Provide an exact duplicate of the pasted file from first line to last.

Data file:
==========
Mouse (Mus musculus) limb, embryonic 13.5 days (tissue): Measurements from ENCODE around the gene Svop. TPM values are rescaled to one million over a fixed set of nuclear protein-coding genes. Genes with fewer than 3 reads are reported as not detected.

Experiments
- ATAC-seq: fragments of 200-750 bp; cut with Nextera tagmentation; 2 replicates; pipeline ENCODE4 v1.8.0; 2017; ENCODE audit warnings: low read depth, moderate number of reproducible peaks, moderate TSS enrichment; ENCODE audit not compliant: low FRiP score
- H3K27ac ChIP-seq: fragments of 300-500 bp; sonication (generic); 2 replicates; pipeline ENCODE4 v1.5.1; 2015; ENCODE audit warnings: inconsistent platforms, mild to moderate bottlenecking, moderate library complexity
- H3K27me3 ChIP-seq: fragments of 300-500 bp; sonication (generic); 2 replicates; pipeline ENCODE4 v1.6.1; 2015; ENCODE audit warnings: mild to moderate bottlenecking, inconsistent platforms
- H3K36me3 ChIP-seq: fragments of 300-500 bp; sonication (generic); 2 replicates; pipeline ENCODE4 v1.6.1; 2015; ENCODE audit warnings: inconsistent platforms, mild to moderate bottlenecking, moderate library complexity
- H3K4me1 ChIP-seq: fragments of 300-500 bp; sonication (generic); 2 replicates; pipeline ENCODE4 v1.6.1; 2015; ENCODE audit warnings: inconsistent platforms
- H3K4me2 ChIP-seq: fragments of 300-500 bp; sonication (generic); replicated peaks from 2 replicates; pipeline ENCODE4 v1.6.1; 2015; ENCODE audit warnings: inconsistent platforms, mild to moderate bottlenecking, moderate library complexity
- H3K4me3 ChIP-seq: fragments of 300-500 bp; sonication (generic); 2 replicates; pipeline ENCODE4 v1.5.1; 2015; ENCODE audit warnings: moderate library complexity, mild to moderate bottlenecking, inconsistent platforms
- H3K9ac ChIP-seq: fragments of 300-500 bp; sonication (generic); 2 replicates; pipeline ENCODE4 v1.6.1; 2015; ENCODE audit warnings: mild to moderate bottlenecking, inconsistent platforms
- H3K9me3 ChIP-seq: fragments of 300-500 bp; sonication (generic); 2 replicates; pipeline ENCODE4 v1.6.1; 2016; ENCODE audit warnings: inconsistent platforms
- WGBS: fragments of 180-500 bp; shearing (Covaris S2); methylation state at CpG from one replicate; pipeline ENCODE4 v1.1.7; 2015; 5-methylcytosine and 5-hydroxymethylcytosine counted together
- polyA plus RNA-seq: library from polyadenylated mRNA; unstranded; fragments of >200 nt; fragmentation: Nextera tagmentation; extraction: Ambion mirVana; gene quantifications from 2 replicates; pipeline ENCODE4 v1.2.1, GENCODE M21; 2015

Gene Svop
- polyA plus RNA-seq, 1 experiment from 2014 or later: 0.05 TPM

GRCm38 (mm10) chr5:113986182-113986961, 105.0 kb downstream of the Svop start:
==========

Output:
Mouse (Mus musculus) limb, embryonic 13.5 days (tissue): Measurements from ENCODE around the gene Svop. TPM values are rescaled to one million over a fixed set of nuclear protein-coding genes. Genes with fewer than 3 reads are reported as not detected.

Experiments
- ATAC-seq: fragments of 200-750 bp; cut with Nextera tagmentation; 2 replicates; pipeline ENCODE4 v1.8.0; 2017; ENCODE audit warnings: low read depth, moderate number of reproducible peaks, moderate TSS enrichment; ENCODE audit not compliant: low FRiP score
- H3K27ac ChIP-seq: fragments of 300-500 bp; sonication (generic); 2 replicates; pipeline ENCODE4 v1.5.1; 2015; ENCODE audit warnings: inconsistent platforms, mild to moderate bottlenecking, moderate library complexity
- H3K27me3 ChIP-seq: fragments of 300-500 bp; sonication (generic); 2 replicates; pipeline ENCODE4 v1.6.1; 2015; ENCODE audit warnings: mild to moderate bottlenecking, inconsistent platforms
- H3K36me3 ChIP-seq: fragments of 300-500 bp; sonication (generic); 2 replicates; pipeline ENCODE4 v1.6.1; 2015; ENCODE audit warnings: inconsistent platforms, mild to moderate bottlenecking, moderate library complexity
- H3K4me1 ChIP-seq: fragments of 300-500 bp; sonication (generic); 2 replicates; pipeline ENCODE4 v1.6.1; 2015; ENCODE audit warnings: inconsistent platforms
- H3K4me2 ChIP-seq: fragments of 300-500 bp; sonication (generic); replicated peaks from 2 replicates; pipeline ENCODE4 v1.6.1; 2015; ENCODE audit warnings: inconsistent platforms, mild to moderate bottlenecking, moderate library complexity
- H3K4me3 ChIP-seq: fragments of 300-500 bp; sonication (generic); 2 replicates; pipeline ENCODE4 v1.5.1; 2015; ENCODE audit warnings: moderate library complexity, mild to moderate bottlenecking, inconsistent platforms
- H3K9ac ChIP-seq: fragments of 300-500 bp; sonication (generic); 2 replicates; pipeline ENCODE4 v1.6.1; 2015; ENCODE audit warnings: mild to moderate bottlenecking, inconsistent platforms
- H3K9me3 ChIP-seq: fragments of 300-500 bp; sonication (generic); 2 replicates; pipeline ENCODE4 v1.6.1; 2016; ENCODE audit warnings: inconsistent platforms
- WGBS: fragments of 180-500 bp; shearing (Covaris S2); methylation state at CpG from one replicate; pipeline ENCODE4 v1.1.7; 2015; 5-methylcytosine and 5-hydroxymethylcytosine counted together
- polyA plus RNA-seq: library from polyadenylated mRNA; unstranded; fragments of >200 nt; fragmentation: Nextera tagmentation; extraction: Ambion mirVana; gene quantifications from 2 replicates; pipeline ENCODE4 v1.2.1, GENCODE M21; 2015

Gene Svop
- polyA plus RNA-seq, 1 experiment from 2014 or later: 0.05 TPM

GRCm38 (mm10) chr5:113986182-113986961, 105.0 kb downstream of the Svop start: